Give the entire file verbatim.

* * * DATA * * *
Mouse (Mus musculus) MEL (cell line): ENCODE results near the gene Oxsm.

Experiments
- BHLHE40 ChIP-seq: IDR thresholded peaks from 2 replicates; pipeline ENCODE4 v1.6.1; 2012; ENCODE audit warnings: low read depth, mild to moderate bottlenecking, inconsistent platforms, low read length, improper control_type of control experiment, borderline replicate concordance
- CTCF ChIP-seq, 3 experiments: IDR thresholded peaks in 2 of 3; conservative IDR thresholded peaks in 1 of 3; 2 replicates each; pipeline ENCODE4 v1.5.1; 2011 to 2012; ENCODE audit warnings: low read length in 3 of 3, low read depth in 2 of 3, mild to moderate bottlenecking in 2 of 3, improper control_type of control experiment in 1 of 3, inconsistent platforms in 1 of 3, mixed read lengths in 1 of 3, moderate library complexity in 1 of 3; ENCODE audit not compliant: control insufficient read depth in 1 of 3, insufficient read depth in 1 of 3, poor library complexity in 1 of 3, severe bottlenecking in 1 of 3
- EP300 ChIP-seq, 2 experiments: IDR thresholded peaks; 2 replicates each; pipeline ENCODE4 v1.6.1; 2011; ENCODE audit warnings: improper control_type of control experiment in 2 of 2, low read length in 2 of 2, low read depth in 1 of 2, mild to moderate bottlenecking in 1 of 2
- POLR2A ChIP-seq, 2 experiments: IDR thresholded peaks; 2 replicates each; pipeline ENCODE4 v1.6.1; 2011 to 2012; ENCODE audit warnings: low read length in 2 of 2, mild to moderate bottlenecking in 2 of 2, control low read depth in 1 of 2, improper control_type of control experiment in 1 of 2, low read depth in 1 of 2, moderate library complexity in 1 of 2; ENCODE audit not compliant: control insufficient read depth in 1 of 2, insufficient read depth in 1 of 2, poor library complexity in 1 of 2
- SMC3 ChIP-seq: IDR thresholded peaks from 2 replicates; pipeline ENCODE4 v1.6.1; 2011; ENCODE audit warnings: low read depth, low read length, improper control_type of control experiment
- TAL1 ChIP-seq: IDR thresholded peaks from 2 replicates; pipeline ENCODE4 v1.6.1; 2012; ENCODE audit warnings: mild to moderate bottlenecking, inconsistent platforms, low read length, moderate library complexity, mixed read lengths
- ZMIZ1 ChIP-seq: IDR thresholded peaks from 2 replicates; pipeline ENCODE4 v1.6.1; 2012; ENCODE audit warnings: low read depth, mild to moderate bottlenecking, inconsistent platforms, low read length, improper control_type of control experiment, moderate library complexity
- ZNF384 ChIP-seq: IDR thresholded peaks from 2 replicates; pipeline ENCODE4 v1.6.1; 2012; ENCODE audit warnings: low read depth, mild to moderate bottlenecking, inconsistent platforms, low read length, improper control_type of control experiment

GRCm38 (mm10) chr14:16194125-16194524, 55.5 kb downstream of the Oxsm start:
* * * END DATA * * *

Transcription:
Mouse (Mus musculus) MEL (cell line): ENCODE results near the gene Oxsm.

Experiments
- BHLHE40 ChIP-seq: IDR thresholded peaks from 2 replicates; pipeline ENCODE4 v1.6.1; 2012; ENCODE audit warnings: low read depth, mild to moderate bottlenecking, inconsistent platforms, low read length, improper control_type of control experiment, borderline replicate concordance
- CTCF ChIP-seq, 3 experiments: IDR thresholded peaks in 2 of 3; conservative IDR thresholded peaks in 1 of 3; 2 replicates each; pipeline ENCODE4 v1.5.1; 2011 to 2012; ENCODE audit warnings: low read length in 3 of 3, low read depth in 2 of 3, mild to moderate bottlenecking in 2 of 3, improper control_type of control experiment in 1 of 3, inconsistent platforms in 1 of 3, mixed read lengths in 1 of 3, moderate library complexity in 1 of 3; ENCODE audit not compliant: control insufficient read depth in 1 of 3, insufficient read depth in 1 of 3, poor library complexity in 1 of 3, severe bottlenecking in 1 of 3
- EP300 ChIP-seq, 2 experiments: IDR thresholded peaks; 2 replicates each; pipeline ENCODE4 v1.6.1; 2011; ENCODE audit warnings: improper control_type of control experiment in 2 of 2, low read length in 2 of 2, low read depth in 1 of 2, mild to moderate bottlenecking in 1 of 2
- POLR2A ChIP-seq, 2 experiments: IDR thresholded peaks; 2 replicates each; pipeline ENCODE4 v1.6.1; 2011 to 2012; ENCODE audit warnings: low read length in 2 of 2, mild to moderate bottlenecking in 2 of 2, control low read depth in 1 of 2, improper control_type of control experiment in 1 of 2, low read depth in 1 of 2, moderate library complexity in 1 of 2; ENCODE audit not compliant: control insufficient read depth in 1 of 2, insufficient read depth in 1 of 2, poor library complexity in 1 of 2
- SMC3 ChIP-seq: IDR thresholded peaks from 2 replicates; pipeline ENCODE4 v1.6.1; 2011; ENCODE audit warnings: low read depth, low read length, improper control_type of control experiment
- TAL1 ChIP-seq: IDR thresholded peaks from 2 replicates; pipeline ENCODE4 v1.6.1; 2012; ENCODE audit warnings: mild to moderate bottlenecking, inconsistent platforms, low read length, moderate library complexity, mixed read lengths
- ZMIZ1 ChIP-seq: IDR thresholded peaks from 2 replicates; pipeline ENCODE4 v1.6.1; 2012; ENCODE audit warnings: low read depth, mild to moderate bottlenecking, inconsistent platforms, low read length, improper control_type of control experiment, moderate library complexity
- ZNF384 ChIP-seq: IDR thresholded peaks from 2 replicates; pipeline ENCODE4 v1.6.1; 2012; ENCODE audit warnings: low read depth, mild to moderate bottlenecking, inconsistent platforms, low read length, improper control_type of control experiment

GRCm38 (mm10) chr14:16194125-16194524, 55.5 kb downstream of the Oxsm start: